It is an object of the present invention to configure a power spectrum of a waveform by mathematical simulation by using signal to noise ratio (“SNR”) analysis to configure an optimized, bioeffective waveform then coupling the configured waveform using a generating device such as ultra lightweight wire coils that are powered by a waveform configuration device such as miniaturized electronic circuitry.
It is another object of the present invention to evaluate Power SNR for any target pathway structure such as molecules, cells, tissues and organs of plants, animals and humans using any input waveform, even if the electrical equivalents are non-linear as in a Hodgkin-Huxley membrane model.
It is another object of the present invention to provide a method and apparatus for treating plants, animals and humans using electromagnetic fields selected by optimizing a power spectrum of a waveform to be applied to a chosen biochemical target pathway structure such as a molecule, cell, tissue and organ of a plant, animal, and human.
It is another object of the present invention to employ significantly lower peak amplitudes and shorter pulse duration. This can be accomplished by matching via Power SNR, a frequency range in a signal to frequency response and sensitivity of a target pathway structure such as a molecule, cell, tissue, and organ, of plants, animals and humans.
The above and yet other objects and advantages of the present invention will become apparent from the hereinafter set forth Brief Description of the Drawings, Detailed Description of the Invention, and Claims appended herewith.
Preferred embodiments of the present invention will be described below in more detail, with reference to the accompanying drawings:
Induced time-varying currents from PEMF or PRF devices flow in a target pathway structure such as a molecule, cell, tissue, and organ, and it is these currents that are a stimulus to which cells and tissues can react in a physiologically meaningful manner. The electrical properties of a target pathway structure affect levels and distributions of induced current. Molecules, cells, tissue, and organs are all in an induced current pathway such as cells in a gap junction contact. Ion or ligand interactions at binding sites on macromolecules that may reside on a membrane surface are voltage dependent processes, that is electrochemical, that can respond to an induced electromagnetic field (“E”). Induced current arrives at these sites via a surrounding ionic medium. The presence of cells in a current pathway causes an induced current (“J”) to decay more rapidly with time (“J(t)”). This is due to an added electrical impedance of cells from membrane capacitance and time constants of binding and other voltage sensitive membrane processes such as membrane transport.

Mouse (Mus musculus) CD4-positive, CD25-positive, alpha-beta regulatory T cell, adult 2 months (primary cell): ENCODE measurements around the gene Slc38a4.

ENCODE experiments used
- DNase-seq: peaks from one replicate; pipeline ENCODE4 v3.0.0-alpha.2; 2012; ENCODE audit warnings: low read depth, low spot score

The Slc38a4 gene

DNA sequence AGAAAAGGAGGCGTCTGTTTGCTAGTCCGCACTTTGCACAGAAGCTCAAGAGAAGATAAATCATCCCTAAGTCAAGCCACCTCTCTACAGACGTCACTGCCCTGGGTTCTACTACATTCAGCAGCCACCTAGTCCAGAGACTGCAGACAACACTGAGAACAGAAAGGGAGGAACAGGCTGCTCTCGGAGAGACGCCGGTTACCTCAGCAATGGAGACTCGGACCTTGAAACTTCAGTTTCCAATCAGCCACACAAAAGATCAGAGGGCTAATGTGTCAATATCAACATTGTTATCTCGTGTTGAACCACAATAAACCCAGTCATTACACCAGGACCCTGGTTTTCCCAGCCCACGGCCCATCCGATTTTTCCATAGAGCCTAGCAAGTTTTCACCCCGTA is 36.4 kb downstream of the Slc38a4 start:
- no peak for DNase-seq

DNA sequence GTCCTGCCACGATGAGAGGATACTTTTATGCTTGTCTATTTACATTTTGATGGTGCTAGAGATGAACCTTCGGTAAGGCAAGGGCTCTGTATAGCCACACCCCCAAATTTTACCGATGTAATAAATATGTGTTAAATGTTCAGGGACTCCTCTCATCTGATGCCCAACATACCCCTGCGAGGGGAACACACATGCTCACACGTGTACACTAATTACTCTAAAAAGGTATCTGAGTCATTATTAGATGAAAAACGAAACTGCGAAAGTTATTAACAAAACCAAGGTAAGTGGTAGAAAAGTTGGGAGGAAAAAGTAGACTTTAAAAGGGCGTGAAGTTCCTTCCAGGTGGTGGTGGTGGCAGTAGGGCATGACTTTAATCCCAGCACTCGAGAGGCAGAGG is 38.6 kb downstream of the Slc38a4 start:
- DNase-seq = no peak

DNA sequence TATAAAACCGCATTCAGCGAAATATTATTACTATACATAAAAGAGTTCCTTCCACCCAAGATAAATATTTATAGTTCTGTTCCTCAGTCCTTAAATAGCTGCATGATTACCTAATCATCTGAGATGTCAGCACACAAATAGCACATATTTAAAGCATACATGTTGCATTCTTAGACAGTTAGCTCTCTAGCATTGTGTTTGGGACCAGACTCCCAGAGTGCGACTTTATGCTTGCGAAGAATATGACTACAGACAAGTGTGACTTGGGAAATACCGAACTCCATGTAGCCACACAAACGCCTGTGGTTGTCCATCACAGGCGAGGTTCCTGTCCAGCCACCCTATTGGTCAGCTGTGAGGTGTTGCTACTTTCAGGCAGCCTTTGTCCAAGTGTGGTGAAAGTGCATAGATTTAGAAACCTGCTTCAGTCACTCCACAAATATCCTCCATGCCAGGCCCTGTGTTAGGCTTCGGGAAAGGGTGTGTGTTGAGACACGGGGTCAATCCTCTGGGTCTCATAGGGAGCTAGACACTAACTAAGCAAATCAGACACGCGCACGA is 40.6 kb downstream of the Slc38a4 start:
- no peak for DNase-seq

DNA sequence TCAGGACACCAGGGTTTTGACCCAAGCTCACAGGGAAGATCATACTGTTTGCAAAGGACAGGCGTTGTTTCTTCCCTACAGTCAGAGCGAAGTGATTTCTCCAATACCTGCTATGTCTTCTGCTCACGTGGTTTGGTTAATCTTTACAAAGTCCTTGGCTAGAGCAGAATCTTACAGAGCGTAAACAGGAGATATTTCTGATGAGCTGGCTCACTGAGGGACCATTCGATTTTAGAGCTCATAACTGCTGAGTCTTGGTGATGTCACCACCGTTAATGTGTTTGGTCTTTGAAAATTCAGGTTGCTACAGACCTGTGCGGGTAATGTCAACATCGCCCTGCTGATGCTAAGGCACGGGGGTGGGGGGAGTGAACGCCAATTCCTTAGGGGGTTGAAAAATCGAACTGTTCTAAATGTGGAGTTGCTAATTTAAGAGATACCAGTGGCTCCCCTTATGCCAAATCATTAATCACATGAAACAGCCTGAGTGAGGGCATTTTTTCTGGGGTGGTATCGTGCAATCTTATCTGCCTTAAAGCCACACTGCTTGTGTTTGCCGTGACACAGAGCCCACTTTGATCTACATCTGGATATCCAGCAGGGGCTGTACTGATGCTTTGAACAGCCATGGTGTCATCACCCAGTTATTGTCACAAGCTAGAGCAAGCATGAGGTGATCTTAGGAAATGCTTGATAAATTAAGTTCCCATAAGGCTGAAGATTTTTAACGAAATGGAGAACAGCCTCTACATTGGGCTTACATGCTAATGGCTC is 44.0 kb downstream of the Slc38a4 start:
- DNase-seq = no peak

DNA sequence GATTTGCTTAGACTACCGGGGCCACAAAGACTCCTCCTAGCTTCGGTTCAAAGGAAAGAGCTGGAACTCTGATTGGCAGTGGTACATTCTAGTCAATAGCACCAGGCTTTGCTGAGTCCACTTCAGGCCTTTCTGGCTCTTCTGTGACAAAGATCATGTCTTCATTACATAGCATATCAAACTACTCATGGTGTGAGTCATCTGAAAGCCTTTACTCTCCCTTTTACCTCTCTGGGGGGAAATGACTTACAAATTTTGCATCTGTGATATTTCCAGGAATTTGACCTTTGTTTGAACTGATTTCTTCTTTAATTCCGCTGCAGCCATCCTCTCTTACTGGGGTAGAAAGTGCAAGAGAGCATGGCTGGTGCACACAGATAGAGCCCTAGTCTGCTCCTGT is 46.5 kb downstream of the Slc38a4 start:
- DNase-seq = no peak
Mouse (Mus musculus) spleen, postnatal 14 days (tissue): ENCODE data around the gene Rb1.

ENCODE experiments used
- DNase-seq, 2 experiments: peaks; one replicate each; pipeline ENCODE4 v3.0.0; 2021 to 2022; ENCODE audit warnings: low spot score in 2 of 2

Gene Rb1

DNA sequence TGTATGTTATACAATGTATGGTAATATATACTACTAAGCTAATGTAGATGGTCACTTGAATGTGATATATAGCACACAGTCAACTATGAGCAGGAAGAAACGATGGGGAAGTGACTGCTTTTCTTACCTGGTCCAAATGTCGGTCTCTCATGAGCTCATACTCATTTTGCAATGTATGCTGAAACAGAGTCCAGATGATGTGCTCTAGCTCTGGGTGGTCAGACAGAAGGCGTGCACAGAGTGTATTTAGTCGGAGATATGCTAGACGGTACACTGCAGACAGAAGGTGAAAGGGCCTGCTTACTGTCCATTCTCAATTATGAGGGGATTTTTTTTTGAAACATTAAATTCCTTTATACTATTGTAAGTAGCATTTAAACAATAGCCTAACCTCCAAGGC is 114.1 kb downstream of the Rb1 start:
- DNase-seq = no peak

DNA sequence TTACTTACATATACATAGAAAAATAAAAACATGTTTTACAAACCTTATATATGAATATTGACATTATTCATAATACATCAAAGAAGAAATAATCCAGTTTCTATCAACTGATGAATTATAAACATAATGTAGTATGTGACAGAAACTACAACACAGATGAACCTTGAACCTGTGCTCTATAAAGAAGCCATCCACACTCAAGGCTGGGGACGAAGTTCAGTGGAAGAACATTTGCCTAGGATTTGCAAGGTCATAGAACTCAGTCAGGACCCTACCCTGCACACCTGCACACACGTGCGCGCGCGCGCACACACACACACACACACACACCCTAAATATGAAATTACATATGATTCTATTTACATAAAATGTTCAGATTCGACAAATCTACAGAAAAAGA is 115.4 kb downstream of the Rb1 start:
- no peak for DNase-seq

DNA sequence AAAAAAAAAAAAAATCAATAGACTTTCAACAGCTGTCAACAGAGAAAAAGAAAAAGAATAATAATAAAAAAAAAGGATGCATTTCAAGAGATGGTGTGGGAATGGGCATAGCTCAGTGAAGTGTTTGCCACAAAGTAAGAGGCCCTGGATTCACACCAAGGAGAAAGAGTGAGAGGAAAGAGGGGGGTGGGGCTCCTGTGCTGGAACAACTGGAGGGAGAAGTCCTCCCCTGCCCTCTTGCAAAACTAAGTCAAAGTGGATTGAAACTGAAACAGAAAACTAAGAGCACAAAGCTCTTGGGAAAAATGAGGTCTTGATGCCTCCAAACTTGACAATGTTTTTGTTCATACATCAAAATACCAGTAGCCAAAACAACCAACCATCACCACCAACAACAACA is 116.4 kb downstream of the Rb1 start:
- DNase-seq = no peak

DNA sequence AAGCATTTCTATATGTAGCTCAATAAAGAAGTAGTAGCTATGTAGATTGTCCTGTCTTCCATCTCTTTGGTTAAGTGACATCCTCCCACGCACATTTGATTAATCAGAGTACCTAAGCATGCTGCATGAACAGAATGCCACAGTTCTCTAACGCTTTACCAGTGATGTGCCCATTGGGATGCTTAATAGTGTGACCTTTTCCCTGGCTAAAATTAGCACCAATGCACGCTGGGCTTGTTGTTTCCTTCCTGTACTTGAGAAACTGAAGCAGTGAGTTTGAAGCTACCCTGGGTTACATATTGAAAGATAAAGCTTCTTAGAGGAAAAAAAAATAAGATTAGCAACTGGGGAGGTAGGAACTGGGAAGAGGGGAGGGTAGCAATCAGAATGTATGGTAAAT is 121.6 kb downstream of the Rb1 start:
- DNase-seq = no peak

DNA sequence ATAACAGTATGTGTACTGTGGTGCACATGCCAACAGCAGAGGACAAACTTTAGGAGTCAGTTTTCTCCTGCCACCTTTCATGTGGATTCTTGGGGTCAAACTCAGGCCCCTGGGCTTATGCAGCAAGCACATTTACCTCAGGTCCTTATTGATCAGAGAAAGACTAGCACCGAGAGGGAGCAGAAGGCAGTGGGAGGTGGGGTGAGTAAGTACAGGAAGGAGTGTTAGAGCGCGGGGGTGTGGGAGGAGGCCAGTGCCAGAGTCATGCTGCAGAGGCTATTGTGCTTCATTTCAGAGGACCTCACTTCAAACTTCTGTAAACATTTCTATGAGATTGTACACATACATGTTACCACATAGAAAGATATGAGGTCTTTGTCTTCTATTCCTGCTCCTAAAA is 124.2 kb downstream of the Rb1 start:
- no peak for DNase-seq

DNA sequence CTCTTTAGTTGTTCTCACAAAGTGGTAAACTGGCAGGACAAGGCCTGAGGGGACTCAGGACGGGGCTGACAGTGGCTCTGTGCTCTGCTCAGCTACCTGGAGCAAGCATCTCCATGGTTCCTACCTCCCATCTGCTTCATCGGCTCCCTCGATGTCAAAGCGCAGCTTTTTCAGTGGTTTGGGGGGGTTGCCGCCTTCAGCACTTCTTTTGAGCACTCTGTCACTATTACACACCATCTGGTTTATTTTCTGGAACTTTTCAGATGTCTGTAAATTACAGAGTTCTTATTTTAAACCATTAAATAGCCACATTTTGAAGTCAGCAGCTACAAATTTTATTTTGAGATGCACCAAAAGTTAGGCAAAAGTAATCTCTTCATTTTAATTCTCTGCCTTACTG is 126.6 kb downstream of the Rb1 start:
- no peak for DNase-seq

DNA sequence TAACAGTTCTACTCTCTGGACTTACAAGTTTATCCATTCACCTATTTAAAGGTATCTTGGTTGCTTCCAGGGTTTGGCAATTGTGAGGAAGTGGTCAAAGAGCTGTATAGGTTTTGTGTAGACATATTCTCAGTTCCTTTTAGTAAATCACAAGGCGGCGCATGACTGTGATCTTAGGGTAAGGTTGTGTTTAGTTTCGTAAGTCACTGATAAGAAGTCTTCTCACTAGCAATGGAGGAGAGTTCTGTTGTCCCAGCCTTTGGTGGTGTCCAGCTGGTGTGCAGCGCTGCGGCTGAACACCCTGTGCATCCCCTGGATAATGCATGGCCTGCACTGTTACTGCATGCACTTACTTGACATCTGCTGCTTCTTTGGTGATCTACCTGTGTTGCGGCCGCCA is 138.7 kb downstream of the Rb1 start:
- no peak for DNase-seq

Equivalent electrical circuit models representing various membrane and charged interface configurations have been derived. For example, in Calcium (“Ca2+”) binding, the change in concentration of bound Ca2+ at a binding site due to induced E may be described in a frequency domain by an impedance expression such as:
which has the form of a series resistance-capacitance electrical equivalent circuit. Where ω is angular frequency defined as 2πf, where f is frequency, i=−11/2, Zb(ω) is the binding impedance, and Rion and Cion are equivalent binding resistance and capacitance of an ion binding pathway. The value of the equivalent binding time constant, τion=RionCion, is related to a ion binding rate constant, kb, via τion=RionCion=1/kb. Thus, the characteristic time constant of this pathway is determined by ion binding kinetics.
Induced E from a PEMF or PRF signal can cause current to flow into an ion binding pathway and affect the number of Ca2+ ions bound per unit time. An electrical equivalent of this is a change in voltage across the equivalent binding capacitance Cion, which is a direct measure of the change in electrical charge stored by Cion. Electrical charge is directly proportional to a surface concentration of Ca2+ ions in the binding site, that is storage of charge is equivalent to storage of ions or other charged species on cell surfaces and junctions. Electrical impedance measurements, as well as direct kinetic analyses of binding rate constants, provide values for time constants necessary for configuration of a PMF waveform to match a bandpass of target pathway structures. This allows for a required range of frequencies for any given induced E waveform for optimal coupling to target impedance, such as bandpass.